Using published digital files to update utility data


At times it may be common for people to underestimate the interest a
local municipal government has in maintaining an accurate inventory of
their utility infrastructures. But to a public works employee, knowing
what is out the field and where to go when a line needs repair is
essential if any work is going to be done. Although there are various
methods for collecting utility information including hand drawn maps or
computer aided designs, the Village of Morton Grove is using a
Geographic Information System (GIS) that not only holds the line work of
the utility system but also handles the attributes of each structure as
it is out in the field (i.e. 8 inch water main with a material of
ductile iron).

More importantly though, are the efficient methods that can be used
in order to keep this digital data up to date so that the field crews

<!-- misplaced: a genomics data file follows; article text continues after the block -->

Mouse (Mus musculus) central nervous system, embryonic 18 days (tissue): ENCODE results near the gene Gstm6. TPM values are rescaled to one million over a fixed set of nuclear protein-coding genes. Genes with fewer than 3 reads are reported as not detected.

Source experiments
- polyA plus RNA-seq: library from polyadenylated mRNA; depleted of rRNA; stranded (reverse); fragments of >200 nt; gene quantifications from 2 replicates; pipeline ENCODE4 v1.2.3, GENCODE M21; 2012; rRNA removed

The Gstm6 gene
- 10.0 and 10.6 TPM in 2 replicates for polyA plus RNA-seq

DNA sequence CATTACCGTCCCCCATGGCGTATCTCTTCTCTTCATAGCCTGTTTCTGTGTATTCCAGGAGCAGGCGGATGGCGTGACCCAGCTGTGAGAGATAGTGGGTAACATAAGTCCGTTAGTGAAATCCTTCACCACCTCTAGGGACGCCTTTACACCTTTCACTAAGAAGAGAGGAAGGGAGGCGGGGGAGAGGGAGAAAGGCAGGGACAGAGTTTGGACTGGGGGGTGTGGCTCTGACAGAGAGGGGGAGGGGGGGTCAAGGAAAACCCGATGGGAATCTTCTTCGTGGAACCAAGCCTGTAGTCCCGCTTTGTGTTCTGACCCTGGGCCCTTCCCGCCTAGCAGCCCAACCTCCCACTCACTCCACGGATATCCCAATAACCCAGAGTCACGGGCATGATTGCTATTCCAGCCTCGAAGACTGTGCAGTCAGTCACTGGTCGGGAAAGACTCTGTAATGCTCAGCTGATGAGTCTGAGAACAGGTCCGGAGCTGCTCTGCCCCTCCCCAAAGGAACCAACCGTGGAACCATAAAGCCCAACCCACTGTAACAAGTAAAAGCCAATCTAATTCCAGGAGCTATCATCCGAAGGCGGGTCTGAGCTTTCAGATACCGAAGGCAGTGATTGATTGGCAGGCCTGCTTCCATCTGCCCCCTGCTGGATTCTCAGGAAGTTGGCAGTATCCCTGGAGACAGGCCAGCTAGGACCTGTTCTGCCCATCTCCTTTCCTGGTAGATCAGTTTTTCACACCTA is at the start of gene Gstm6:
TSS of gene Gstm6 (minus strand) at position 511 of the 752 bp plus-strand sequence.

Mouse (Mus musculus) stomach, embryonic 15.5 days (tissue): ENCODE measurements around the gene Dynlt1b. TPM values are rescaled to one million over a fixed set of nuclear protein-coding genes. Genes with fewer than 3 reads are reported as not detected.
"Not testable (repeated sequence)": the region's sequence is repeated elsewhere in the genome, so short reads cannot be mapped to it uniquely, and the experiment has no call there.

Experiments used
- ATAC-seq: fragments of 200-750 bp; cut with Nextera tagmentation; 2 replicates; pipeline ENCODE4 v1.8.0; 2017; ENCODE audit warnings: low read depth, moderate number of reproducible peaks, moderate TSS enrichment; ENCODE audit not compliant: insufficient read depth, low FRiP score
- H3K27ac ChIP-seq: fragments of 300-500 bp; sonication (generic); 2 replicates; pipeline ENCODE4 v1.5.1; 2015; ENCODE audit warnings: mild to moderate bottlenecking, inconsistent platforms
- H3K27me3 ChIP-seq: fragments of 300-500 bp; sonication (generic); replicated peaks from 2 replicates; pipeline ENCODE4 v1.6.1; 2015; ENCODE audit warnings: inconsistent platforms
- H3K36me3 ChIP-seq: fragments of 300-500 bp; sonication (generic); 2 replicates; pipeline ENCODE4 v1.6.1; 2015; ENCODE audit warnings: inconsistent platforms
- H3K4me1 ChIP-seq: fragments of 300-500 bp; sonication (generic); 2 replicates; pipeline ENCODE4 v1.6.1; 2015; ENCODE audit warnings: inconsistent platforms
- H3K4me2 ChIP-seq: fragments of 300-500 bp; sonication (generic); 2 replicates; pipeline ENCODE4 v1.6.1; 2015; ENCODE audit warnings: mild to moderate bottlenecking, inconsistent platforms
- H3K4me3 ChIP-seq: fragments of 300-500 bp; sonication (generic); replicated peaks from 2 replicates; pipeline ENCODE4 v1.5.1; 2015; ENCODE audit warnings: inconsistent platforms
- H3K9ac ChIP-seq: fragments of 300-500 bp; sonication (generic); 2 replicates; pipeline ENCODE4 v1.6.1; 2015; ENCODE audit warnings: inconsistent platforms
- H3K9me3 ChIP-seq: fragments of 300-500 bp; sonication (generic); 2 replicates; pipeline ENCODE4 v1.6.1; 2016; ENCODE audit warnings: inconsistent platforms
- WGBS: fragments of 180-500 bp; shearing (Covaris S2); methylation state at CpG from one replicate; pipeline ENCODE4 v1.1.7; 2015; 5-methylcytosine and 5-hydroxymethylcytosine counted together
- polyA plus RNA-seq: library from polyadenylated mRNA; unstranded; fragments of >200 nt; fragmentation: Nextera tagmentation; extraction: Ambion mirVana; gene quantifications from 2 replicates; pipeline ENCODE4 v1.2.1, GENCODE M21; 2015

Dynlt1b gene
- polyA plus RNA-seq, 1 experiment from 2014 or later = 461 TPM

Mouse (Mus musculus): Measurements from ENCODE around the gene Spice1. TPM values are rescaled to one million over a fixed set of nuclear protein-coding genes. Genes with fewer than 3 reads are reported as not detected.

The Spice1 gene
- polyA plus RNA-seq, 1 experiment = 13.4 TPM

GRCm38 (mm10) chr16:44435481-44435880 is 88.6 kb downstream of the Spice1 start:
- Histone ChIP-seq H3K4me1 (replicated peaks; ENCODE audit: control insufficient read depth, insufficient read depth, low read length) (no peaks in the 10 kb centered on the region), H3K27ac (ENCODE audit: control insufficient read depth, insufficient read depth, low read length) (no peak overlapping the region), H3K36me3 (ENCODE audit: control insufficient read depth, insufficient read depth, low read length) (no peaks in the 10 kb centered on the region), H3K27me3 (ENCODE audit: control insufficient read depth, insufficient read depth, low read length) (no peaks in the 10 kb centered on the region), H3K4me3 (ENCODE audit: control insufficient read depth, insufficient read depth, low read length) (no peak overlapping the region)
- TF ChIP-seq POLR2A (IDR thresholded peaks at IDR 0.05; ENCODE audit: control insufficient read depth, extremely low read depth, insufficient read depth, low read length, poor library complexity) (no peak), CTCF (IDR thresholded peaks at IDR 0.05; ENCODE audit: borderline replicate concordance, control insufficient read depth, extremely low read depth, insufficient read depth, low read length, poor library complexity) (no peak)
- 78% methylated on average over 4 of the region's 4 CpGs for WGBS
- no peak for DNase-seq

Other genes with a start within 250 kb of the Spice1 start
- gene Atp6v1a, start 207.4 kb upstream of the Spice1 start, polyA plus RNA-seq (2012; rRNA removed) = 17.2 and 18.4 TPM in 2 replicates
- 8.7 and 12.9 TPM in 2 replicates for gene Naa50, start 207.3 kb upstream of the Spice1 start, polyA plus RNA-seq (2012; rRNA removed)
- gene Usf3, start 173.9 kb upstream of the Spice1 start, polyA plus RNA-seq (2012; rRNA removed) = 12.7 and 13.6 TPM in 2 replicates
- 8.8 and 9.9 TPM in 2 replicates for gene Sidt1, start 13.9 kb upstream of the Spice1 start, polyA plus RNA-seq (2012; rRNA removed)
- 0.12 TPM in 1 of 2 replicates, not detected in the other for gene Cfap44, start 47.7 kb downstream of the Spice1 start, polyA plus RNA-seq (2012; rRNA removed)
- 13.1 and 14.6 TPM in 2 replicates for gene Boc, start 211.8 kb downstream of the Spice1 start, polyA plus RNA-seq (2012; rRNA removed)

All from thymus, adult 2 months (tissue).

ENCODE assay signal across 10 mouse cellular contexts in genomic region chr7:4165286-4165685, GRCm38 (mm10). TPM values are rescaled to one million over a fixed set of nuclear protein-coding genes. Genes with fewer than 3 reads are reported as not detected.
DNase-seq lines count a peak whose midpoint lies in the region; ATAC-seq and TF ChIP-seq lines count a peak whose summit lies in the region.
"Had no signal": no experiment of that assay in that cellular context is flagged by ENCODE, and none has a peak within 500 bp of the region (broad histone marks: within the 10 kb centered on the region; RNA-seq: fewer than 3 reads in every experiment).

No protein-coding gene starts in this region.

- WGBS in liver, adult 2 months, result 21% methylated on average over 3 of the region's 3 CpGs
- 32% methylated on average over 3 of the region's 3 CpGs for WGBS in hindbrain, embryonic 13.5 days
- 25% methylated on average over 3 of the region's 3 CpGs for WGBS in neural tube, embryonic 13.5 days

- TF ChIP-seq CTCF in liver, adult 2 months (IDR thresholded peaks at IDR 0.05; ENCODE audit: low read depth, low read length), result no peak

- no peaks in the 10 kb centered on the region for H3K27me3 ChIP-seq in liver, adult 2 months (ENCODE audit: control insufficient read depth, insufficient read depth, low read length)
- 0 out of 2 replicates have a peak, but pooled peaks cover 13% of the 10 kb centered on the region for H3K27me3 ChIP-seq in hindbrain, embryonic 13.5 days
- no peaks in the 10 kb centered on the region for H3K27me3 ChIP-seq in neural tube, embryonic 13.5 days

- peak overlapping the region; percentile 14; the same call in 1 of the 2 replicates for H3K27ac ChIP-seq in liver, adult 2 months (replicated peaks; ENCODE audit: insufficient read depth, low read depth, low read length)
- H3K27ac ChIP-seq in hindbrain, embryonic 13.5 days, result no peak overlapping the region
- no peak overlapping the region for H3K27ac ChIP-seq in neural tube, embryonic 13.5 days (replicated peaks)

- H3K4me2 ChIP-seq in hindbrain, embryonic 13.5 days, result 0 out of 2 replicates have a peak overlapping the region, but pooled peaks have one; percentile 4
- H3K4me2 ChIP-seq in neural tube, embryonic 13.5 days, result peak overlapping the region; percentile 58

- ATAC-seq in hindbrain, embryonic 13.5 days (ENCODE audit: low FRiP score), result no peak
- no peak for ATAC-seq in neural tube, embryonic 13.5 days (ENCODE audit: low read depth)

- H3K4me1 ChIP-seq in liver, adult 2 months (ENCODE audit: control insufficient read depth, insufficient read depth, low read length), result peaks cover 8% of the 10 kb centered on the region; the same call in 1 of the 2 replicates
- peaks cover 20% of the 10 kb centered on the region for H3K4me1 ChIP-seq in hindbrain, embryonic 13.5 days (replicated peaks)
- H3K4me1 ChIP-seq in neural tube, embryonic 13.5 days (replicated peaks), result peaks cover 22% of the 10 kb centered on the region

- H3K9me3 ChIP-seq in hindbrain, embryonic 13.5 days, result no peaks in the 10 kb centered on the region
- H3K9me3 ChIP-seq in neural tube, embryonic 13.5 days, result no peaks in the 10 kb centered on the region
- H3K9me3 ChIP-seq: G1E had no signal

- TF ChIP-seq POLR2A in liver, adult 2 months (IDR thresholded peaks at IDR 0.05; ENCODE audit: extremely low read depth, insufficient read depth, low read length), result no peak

and engineers can have trust in the GIS. While most contracted projects
are designed in some sort type of Computer Aided Design (CAD) format,
there are times when a municipality only receives an image of this
design in a PDF format. This format is not preferred but it is surely
not to be seen as waste. The ability to convert a PDF image to a JPEG
image and then spatially rectify this drawing using tools within the GIS
is quite easy. Better yet, there is even technology that will convert a
PDF into digital lines that can then be copied into your existing
inventory and attributed properly. Either way you slice it, you now have
an accurate representation of proposed design that can be used to make
updates to your current utility infrastructure, much better than
estimating the true locations of these lines. Talk about being